The Economic Survey 2022-23, which was tabled in Parliament today, outlines that as global central banks resort to ‘higher-for-longer’ policy rates to contain high inflation, monetary conditions are expected to remain tight worldwide in FY24. In India, however, the RBI’s support to growth will ensure adequate liquidity in financial markets, it says.

"Strong macroeconomic fundamentals will underpin the return of global capital flows to India once the fog of uncertainty lifts. The financial system will play a key role in realising the objectives of Amrit Kaal," says the Economic Survey 2022-23.

It highlights the change in the RBI’s policy stance in FY 2022-23 led to a moderation of surplus liquidity that prevailed during Covid years. "Consequently, domestic financial conditions began to tighten, which was reflected in the lower growth of monetary aggregates."

The Survey says the year 2022 was a "good year" in terms of monetary management and financial intermediation. However, it also marked the return of high inflation, especially in advanced economies, after nearly four decades, it said. "Inflation did not spare emerging economies either. These developments led to an unprecedented, synchronous, and sharp cycle of monetary tightening across countries."

Amid tightening global financial policies, the RBI implemented a policy repo rate hike of 225 bps since April 2022, says the survey. "Consequently, domestic financial conditions began to tighten, which was reflected in the lower growth of monetary aggregates."

The Survey adds the monetary policy transmission is well underway as lending and deposit rates increased following the hike in policy rates. In the government securities (G-sec) market, bond yields were on an upward trajectory until June 2022 on the concerns of high inflation and policy rate hikes. These yields moderated in November and December 2022, aided by lower crude oil prices, a slower pace of rate hikes, and general moderation in global sovereign bond yields.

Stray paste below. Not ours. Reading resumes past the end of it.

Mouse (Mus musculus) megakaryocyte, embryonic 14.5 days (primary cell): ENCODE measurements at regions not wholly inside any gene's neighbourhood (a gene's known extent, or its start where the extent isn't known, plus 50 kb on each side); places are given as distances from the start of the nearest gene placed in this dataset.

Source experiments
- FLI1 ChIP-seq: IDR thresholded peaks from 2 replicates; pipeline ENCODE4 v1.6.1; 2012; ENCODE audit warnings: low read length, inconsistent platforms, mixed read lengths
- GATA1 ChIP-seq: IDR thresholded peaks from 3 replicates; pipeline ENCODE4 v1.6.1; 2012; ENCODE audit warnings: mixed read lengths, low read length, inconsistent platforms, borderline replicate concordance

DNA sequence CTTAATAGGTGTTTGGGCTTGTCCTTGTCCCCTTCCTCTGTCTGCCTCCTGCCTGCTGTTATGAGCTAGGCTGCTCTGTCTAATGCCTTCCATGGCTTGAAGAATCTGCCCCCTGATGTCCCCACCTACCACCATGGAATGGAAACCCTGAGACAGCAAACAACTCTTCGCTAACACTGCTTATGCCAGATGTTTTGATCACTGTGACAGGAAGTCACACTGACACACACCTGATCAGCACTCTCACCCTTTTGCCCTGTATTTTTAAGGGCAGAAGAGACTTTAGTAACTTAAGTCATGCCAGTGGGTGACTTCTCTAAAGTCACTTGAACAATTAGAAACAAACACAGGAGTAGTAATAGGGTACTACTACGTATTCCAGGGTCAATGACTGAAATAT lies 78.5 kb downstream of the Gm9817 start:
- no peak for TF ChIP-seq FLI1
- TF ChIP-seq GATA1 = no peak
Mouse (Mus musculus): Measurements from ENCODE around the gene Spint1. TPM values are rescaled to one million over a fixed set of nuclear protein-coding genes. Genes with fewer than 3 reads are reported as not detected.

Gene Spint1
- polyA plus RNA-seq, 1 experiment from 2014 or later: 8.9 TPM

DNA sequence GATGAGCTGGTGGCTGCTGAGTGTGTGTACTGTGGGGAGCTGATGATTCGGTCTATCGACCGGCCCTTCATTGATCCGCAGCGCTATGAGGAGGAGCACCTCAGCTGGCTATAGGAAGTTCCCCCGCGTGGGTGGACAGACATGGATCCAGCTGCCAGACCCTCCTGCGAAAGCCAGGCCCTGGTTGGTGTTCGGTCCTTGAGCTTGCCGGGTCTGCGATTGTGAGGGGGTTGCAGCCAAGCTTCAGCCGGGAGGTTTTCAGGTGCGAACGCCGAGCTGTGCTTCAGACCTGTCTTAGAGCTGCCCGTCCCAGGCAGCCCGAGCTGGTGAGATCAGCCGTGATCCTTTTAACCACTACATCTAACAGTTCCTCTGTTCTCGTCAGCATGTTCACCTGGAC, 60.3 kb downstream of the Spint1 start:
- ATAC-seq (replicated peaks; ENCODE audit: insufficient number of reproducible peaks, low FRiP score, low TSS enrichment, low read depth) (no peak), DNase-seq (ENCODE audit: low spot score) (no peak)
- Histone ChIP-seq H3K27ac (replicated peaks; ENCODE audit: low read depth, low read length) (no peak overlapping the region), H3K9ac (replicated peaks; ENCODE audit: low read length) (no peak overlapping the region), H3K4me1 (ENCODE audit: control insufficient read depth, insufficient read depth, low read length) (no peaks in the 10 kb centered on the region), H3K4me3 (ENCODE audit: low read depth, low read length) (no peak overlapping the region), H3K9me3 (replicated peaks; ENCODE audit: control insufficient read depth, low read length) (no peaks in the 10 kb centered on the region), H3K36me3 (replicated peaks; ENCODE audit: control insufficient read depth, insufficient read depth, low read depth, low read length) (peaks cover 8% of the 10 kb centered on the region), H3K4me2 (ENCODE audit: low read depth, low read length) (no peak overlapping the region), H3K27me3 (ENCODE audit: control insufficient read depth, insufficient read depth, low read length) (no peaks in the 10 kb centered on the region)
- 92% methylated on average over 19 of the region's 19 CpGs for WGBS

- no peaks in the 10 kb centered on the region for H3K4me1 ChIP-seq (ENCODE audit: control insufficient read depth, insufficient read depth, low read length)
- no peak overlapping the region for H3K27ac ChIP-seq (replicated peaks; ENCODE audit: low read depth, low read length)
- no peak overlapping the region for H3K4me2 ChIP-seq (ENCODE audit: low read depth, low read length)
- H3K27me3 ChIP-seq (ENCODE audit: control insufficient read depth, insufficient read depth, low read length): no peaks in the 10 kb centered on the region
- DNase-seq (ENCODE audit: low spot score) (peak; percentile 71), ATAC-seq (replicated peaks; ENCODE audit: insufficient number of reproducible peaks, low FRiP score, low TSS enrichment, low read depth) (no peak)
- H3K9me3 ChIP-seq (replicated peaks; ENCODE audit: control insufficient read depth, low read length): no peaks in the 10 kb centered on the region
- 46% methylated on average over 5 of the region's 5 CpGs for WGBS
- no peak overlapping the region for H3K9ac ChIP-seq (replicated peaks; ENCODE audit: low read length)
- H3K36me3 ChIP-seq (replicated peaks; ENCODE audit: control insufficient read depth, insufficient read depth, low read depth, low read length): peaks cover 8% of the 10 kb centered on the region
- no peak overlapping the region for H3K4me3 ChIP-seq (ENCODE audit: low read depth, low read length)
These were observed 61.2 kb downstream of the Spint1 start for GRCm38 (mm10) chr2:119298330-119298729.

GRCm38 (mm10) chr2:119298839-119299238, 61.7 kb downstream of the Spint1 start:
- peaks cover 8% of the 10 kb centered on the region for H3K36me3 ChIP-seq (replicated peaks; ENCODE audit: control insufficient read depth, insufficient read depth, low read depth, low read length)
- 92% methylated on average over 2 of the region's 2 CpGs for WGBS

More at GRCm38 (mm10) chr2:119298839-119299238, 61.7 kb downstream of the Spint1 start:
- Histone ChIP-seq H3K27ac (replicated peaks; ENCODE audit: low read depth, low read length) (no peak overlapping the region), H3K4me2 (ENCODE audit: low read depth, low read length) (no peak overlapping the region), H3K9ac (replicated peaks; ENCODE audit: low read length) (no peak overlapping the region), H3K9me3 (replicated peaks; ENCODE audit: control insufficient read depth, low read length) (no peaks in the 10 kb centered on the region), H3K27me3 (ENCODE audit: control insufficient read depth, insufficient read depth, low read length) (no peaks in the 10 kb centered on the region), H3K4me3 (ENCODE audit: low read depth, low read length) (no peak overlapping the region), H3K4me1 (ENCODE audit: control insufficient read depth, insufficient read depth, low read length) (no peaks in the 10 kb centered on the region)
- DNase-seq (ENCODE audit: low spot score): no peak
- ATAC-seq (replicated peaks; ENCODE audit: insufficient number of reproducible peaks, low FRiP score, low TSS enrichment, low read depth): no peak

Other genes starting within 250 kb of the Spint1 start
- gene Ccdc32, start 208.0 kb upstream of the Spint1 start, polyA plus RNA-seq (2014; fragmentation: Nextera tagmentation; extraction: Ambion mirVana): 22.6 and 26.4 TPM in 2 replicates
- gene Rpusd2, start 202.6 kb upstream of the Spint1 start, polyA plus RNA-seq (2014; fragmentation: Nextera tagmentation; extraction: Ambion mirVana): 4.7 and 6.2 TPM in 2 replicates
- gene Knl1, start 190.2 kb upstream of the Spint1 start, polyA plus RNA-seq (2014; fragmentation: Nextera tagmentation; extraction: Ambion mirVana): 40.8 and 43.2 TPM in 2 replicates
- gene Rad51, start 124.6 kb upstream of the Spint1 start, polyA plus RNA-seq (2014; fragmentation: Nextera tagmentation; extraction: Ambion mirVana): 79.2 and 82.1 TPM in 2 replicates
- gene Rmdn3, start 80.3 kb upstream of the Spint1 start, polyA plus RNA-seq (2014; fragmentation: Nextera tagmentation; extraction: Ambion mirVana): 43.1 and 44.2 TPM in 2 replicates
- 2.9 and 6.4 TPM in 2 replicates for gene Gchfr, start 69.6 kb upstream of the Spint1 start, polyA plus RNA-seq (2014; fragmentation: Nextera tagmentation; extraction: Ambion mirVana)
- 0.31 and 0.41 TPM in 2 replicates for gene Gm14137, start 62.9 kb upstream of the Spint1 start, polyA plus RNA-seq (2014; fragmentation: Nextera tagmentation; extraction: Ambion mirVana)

The Survey says while the global tightening cycle has contributed to a dampened global outlook, the domestic appetite for credit is on an upswing. "Non-food credit offtake by scheduled Commercial Banks (SCBs) has been growing in double digits since April 2022, with the increase being broad-based. Credit disbursed by Non-Banking Financial Companies (NBFCs) has also been on the rise. The balance sheet clean-up exercise has been vital in enhancing the lending ability of financial institutions. The Gross Non-Performing Assets (GNPA) ratio of SCBs has fallen to a seven-year low of 5.0, while the Capital-to-Risk Weighted Assets Ratio (CRAR) remains healthy at 16.0 and well above the regulatory requirement of 11.5. The health of NBFCs has continued to improve as well. The recovery rate for the SCBs through Insolvency and Bankruptcy Code (IBC) was highest in FY22 compared to other channels."

In its outlook, the Survey says the resilience of the domestic financial system is reflected in the healthy balance sheet of banks, stronger capital levels of NBFCs and robust growth in the AuM of domestic mutual funds. Further, the IBC mechanism, it says, continues to support the ‘Ease of Doing Business’ in India by facilitating easy exit with time-bound resolutions for firms.

Stating that India is one of the fastest-growing insurance markets in the world, the Survey forecasts that it'll emerge as one of the top six insurance markets by 2032.

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